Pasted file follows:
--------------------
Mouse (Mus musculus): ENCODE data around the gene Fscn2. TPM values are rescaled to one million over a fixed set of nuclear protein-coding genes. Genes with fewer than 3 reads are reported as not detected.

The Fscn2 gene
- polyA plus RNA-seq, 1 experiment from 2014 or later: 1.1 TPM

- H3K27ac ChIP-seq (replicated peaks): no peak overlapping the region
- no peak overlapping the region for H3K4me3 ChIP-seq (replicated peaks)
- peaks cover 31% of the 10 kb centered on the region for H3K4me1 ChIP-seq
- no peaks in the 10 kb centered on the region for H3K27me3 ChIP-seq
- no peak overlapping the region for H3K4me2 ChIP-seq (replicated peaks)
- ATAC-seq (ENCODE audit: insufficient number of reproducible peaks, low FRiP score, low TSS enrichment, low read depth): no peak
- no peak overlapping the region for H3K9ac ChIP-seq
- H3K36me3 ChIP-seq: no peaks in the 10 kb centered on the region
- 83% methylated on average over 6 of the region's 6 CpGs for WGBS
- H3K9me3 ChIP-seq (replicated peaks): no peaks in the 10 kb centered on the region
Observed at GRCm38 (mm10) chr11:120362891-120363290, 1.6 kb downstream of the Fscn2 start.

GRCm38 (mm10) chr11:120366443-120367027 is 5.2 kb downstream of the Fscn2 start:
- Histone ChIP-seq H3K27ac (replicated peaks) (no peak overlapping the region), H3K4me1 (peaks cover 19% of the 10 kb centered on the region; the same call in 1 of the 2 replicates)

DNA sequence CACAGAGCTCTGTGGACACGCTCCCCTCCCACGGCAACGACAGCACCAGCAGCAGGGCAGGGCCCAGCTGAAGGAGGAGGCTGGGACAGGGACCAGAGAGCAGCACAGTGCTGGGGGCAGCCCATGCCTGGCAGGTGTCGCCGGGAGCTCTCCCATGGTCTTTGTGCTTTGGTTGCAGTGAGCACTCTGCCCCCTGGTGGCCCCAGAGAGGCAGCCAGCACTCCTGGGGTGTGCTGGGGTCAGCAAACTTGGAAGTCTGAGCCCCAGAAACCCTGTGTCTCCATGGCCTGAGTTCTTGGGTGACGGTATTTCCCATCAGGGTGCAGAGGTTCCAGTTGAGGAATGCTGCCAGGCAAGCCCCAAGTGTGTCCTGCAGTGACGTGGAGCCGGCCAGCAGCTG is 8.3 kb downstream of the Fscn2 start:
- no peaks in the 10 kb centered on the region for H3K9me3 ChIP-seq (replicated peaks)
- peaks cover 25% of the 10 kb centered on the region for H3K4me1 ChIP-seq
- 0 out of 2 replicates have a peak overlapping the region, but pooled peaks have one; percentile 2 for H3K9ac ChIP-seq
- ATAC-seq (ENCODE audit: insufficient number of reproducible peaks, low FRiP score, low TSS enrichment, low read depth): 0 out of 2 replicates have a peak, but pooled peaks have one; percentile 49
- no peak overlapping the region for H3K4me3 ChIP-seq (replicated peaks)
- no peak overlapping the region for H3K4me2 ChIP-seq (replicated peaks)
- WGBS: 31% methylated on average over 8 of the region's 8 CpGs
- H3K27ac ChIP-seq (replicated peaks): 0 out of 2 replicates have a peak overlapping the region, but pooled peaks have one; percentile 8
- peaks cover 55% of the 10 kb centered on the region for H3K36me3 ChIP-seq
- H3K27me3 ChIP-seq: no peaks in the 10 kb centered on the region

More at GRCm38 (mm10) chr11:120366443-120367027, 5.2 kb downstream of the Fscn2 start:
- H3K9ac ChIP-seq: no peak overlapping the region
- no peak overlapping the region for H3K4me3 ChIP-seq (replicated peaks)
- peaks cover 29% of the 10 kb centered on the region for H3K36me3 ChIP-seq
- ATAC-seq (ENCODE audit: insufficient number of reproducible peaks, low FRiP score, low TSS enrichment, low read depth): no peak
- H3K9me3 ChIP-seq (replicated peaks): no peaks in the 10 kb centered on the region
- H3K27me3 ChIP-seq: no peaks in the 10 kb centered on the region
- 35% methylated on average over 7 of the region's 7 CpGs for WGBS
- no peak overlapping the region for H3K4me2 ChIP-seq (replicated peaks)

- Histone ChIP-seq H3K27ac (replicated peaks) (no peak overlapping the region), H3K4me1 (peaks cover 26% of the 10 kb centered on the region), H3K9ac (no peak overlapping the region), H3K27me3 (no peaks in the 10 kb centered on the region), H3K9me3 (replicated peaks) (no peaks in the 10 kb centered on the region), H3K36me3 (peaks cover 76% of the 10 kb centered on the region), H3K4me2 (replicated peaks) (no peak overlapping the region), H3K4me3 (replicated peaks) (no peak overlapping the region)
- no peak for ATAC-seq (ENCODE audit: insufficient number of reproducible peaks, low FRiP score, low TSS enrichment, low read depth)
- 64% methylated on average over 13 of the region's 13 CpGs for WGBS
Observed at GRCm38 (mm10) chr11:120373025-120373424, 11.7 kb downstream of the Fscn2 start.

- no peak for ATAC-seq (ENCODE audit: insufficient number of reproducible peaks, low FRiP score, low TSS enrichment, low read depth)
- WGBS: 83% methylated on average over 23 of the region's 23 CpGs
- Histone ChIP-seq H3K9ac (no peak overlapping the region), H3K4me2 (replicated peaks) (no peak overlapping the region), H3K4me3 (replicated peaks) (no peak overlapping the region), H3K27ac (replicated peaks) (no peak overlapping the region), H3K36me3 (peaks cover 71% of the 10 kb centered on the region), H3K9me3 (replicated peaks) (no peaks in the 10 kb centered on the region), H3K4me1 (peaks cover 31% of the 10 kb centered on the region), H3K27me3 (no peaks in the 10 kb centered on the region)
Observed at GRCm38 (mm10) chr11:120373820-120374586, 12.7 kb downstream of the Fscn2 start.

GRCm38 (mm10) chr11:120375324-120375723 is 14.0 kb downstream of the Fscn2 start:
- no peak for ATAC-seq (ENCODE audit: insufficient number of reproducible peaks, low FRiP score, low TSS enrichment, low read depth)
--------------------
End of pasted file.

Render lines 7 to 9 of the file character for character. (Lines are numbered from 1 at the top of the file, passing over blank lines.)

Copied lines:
- no peaks in the 10 kb centered on the region for H3K27me3 ChIP-seq
- no peak overlapping the region for H3K4me2 ChIP-seq (replicated peaks)
- ATAC-seq (ENCODE audit: insufficient number of reproducible peaks, low FRiP score, low TSS enrichment, low read depth): no peak